By Georges Simenon
In Lock 14, Simenon plunges Maigret into the strange canal international of shabby bars and shadowy towpaths, drawing jointly the strands of a sad case of misplaced identification.
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Additional info for Lock 14 (Inspector Maigret, Book 2)
I heard a story the other day,’ he said cautiously. The others didn’t blink away from the fire. He finished chewing and then sipped at his drink. His eyes flicked around and he saw them all still staring into the fire. ‘The other day when I was harvesting in the Gidgee they told me this story about a bloke who drove a bus . ’ No one looked up. ‘. . When he’d finished his run or it was a weekend, he tended bees. ’ Dave watched him with one eye open. ’ asked Donny. ’ ‘Box tree? ’ He started again and this time they listened as they stared into the fire.
Millvan had always seen it like that. It couldn’t change now. Suddenly he felt determination sweep over him as if he’d opened the window to let the air rush in. It took about four hours to drive home. He’d try to figure out what he was going to do on the way. Before he set off he went by the Rural Traders to check the price of pine. Afterwards he spent the rest of the afternoon picking up the oil and groceries Michelle had asked for. An hour before dark he pulled the ute out onto the main drag and the town slipped behind him.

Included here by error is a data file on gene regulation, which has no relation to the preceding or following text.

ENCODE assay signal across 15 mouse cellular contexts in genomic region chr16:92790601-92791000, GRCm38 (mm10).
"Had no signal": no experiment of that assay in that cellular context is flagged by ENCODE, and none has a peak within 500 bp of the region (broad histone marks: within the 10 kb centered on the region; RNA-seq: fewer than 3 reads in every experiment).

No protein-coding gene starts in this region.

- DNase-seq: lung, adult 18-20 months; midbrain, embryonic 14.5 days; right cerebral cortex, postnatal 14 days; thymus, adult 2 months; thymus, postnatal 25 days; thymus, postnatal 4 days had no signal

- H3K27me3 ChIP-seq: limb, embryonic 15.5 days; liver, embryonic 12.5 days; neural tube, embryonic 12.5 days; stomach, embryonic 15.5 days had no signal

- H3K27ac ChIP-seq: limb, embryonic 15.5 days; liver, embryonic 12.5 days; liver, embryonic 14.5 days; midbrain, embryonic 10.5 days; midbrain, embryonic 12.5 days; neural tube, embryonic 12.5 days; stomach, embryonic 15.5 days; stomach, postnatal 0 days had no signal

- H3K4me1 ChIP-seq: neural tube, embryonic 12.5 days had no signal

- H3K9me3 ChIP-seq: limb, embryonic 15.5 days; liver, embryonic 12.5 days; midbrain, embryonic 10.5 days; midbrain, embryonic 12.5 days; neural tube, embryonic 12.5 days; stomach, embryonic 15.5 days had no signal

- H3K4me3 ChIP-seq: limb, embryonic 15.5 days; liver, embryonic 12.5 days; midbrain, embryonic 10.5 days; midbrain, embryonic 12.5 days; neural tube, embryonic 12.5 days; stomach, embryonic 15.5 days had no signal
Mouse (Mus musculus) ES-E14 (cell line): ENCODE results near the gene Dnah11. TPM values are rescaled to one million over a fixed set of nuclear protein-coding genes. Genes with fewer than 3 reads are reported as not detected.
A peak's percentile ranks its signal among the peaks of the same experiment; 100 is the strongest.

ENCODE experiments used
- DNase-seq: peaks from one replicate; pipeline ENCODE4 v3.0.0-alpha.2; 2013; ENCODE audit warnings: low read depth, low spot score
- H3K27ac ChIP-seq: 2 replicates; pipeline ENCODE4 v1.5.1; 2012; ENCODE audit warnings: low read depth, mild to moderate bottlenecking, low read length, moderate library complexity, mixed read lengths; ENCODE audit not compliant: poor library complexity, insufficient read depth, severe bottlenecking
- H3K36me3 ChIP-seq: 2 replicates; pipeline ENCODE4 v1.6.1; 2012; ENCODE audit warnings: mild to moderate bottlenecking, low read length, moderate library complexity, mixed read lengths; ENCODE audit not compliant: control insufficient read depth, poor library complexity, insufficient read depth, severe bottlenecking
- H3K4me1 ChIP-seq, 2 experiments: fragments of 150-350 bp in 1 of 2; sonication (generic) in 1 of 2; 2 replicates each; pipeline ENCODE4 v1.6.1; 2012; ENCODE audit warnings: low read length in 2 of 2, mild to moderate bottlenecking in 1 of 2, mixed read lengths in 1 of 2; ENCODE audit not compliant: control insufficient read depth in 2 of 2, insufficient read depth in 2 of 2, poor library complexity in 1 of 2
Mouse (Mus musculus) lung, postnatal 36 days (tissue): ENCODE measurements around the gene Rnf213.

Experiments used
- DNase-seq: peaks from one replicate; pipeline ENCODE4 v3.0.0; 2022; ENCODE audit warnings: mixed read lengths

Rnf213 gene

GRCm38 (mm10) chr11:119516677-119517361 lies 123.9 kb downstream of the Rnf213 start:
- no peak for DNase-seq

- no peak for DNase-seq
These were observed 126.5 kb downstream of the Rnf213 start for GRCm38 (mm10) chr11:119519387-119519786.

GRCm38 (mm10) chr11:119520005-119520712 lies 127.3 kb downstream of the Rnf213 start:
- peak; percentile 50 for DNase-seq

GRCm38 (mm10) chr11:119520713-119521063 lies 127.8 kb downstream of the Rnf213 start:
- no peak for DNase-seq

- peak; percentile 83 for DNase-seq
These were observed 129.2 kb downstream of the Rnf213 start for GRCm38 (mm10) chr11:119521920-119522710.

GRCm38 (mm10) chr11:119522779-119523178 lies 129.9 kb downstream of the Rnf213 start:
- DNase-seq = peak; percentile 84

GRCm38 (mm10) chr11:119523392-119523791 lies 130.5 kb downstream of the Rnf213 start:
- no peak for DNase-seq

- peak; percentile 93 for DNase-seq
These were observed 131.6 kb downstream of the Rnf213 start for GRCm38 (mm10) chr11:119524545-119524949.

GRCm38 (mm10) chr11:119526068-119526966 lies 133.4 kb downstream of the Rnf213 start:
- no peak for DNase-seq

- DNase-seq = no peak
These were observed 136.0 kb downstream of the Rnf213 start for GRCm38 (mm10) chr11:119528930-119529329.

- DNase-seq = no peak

He did fairly well on the bulls but not even he was up for a stint on that bull. Bloke had seen more horn than a French milkmaid and it wasn’t like him to shy away. ‘So Millvan went and inspected it and came back as white as an aspirin. He said to Ducko, “You can strike me pink and call me Dolly if I stay on this thing. ” He carried on about it to us too, but since none of us wanted to ride it either, we put up with him at first. Anyhow, our man took it on the chin but he bitched on and on about it.